During this period, the strategic decision was developed to present to consumers their products (Nutella, Kinder, Tic Tac and Ferrero Rocher’s new praline) as “businesses” in their own right, able to repair themselves by adapting to the demands that come from new markets. The choice of independent brands, in fact, allows Ferrero to maximize the products and to build a relationship of trust with the consumers. In the nineties, Ferrero began opening up to Eastern Europe with the establishment of sales offices in Poland, Hungary and the Czech Republic in 1996, the new manufacturing plant in Bielsko, Poland was inaugurated.

The objective of this important investment was to ensure that the consumers in those areas can also enjoy the freshness of Ferrero products in every store. In 1997, Pietro and Giovanni Ferrero, Michael’s sons, became Chief Executive Officers of Ferrero International, the top holding company of the Group, strengthening an attitude that is still based on a solid family structure and able to ensure continued growth. The economic performance of Ferrero SpA Economical Indicators| 2001| 2003| 2004| 2005| 2008| Sales revenues EURO| 1. 603. 458| 962. 141| 1. 865. 146| 1. 942. 484| 2. 452. 97| Return on Investment (ROI,%)| -| 20,86| -| -| -| Return on Sales (ROS,%)| 10,17| 6,51| 9,18| 7,69| 5,22| Return on Equity (ROE,%)| 33,85| 18. 51| 39,42| 47,68| 22,35| Source: AIDA, Bureau Van Dick In 2010 the Italian company Ferrero Group has a turnover of 2. 338 million euros, with an increase of 3. 8 % over the previous year. Net income amounted to 133. 1 million and a cash flow of 216. 1 million euros. Ferrero SpA is controlled by P. Ferrero ; Company, headquartered in Alba (North West part of Italy), which in its turn is controlled by Ferrero International, holding of all Ferrero companies in the world.

The entire Ferrero Group ended the financial year 2009-2010 with a consolidated turnover up to 6. 62 billion euros, with an increase of 4. 3% over the previous year. The Group has, in the world, 38 operating companies, 3 R ; D centers, 15 plants. It is settled in Argentina, Brazil, Canada, Colombia, Ecuador, Mexico, Puerto Rico, the United States, South Africa and Cameroon, China, Hong Kong, India, Japan, South Korea, Singapore, Sri Lanka, Taiwan, the United Arab Emirates, and Australia. All over the world Ferrero has more than 21. 700 employees 1.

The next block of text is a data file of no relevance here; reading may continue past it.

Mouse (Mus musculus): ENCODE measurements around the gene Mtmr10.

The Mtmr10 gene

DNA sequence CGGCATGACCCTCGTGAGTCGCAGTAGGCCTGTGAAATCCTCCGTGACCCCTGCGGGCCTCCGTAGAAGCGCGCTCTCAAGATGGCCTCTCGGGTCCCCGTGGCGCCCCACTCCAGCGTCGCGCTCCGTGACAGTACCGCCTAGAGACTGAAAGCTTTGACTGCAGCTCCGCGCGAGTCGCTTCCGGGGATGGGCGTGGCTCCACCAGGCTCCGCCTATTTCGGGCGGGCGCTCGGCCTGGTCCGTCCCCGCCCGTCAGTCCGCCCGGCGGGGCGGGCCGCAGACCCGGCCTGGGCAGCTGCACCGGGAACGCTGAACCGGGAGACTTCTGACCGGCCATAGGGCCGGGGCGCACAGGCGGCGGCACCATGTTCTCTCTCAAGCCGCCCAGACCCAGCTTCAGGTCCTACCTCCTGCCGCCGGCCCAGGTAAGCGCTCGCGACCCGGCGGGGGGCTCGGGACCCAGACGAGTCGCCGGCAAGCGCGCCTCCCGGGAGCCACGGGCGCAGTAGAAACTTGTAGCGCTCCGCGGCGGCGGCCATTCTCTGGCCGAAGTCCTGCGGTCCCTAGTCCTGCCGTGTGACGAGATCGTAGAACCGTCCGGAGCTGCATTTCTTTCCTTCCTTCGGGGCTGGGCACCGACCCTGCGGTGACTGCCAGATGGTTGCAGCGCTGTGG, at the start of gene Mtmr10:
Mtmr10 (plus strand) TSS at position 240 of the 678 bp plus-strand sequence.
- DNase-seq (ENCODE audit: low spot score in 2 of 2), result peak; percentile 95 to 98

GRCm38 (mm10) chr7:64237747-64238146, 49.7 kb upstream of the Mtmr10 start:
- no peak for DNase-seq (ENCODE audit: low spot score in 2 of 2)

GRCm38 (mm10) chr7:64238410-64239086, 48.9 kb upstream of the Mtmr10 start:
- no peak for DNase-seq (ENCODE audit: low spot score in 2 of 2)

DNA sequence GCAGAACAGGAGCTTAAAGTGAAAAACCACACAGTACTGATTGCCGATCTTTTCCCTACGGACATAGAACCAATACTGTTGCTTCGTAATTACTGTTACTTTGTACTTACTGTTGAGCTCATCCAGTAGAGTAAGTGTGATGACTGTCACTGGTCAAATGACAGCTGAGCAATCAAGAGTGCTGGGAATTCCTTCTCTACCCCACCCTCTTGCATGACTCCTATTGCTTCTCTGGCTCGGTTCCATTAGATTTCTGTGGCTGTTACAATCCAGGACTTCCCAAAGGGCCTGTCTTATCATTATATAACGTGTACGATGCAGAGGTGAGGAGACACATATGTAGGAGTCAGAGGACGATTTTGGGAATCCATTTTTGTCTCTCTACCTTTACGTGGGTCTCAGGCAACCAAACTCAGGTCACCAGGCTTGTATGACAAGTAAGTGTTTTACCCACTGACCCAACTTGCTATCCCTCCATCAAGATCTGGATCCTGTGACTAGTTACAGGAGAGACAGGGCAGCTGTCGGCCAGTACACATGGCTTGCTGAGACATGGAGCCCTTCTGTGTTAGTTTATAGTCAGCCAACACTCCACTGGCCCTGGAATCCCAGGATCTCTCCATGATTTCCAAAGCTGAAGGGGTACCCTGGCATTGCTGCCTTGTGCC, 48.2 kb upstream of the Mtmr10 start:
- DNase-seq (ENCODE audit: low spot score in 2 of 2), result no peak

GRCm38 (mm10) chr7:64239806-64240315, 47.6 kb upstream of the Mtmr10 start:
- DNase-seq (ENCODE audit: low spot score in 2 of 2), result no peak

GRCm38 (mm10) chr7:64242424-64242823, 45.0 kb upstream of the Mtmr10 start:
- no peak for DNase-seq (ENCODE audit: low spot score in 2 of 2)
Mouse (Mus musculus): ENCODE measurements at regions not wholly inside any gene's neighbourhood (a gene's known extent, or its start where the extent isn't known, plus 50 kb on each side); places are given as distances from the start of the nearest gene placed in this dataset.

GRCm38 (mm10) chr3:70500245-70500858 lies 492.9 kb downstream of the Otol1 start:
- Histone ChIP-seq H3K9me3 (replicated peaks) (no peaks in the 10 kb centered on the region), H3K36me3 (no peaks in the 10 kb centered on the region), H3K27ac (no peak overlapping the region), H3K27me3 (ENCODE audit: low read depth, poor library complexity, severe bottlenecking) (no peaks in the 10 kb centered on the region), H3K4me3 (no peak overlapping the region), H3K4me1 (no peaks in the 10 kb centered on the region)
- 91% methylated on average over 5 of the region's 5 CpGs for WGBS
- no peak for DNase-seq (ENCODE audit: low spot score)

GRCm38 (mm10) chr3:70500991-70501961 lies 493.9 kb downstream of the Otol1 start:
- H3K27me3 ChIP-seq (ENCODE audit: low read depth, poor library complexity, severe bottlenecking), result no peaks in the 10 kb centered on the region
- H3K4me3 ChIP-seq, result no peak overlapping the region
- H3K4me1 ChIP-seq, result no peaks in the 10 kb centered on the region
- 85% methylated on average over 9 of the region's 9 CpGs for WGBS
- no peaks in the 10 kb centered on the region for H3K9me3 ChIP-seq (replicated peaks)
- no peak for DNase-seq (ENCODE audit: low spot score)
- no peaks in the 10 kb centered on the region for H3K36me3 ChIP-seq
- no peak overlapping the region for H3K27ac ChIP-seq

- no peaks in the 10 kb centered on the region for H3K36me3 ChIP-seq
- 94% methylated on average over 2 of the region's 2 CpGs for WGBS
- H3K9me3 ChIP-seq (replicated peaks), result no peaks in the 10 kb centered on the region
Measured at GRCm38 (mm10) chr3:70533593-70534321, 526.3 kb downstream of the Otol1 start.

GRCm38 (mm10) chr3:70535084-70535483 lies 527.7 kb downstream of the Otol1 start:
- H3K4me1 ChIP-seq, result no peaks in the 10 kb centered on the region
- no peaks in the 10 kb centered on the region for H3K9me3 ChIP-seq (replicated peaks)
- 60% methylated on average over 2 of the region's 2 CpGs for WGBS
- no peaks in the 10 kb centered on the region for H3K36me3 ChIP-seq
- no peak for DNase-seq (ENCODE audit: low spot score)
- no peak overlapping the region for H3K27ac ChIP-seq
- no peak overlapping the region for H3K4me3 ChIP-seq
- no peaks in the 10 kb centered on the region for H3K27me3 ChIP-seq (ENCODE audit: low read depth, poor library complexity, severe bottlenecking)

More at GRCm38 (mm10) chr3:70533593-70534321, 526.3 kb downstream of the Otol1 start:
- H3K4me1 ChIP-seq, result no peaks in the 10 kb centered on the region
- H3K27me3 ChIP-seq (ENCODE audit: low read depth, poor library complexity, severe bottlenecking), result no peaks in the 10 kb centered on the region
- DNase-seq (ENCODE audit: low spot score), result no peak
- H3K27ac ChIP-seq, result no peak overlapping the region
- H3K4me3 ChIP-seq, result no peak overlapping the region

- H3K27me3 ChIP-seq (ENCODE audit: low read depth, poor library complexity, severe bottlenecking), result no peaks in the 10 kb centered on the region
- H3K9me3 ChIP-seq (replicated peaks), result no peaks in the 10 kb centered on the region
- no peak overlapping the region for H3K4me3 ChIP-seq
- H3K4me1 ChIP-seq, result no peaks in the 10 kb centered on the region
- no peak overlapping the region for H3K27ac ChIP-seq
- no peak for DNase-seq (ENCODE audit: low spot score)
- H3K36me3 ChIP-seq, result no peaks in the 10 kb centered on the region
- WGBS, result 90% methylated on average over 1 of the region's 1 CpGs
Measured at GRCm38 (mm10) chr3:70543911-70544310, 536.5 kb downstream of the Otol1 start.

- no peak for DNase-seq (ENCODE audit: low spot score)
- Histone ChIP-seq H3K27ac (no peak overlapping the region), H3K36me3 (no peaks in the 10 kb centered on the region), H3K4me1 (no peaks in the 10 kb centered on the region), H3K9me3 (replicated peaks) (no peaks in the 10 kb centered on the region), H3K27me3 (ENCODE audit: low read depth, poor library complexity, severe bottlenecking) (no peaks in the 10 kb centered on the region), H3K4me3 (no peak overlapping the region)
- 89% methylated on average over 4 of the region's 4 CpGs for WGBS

The multidimensionality of the strategy of production internationalization The strategy of internationalization of production of Ferrero SpA in the countries of Central and Eastern Europe has a multidimensional character because it is the result of various actions of foreign growth that take an important and significant role not only from the numerical point of view, that is the number of initiatives implemented and made by the company (Ferrero SpA is, in fact, in all countries of this geographic area), but above all, from the strategic point of view, that is differentiation and complementarity among the different purposes of foreign direct investment. In particular, two distinct modes of entry of Ferrero SpA in the markets of Central and Eastern Europe can be identified: on the one hand in the mid-nineties, an initiative of internationalization in Poland is started, in order to build a manufacturing plant for the production of specific product lines; on the other hand, a network of sales offices is gradually established in order to penetrate and directly manage individual national markets. Direct investment in production is aimed at the rationalization of manufacturing activities at the international level.

In fact, through this initiative, the company intends to increase its production capacity, in order to meet the growing demand from end-consumer markets of Central and Eastern Europe. This strategy, therefore, allows to directly supply these geographical areas, guaranteeing to the final consumers the same high quality standards of the Western productions. In other words, the determinants of this investment can be identified in the increased final demand from the consumer markets of individual countries, in the high quality level of the productions, and in the specific characteristics of the entire production process. Indeed, Ferrero SpA operates in the food sector that is typically configured as scale-intensive industry.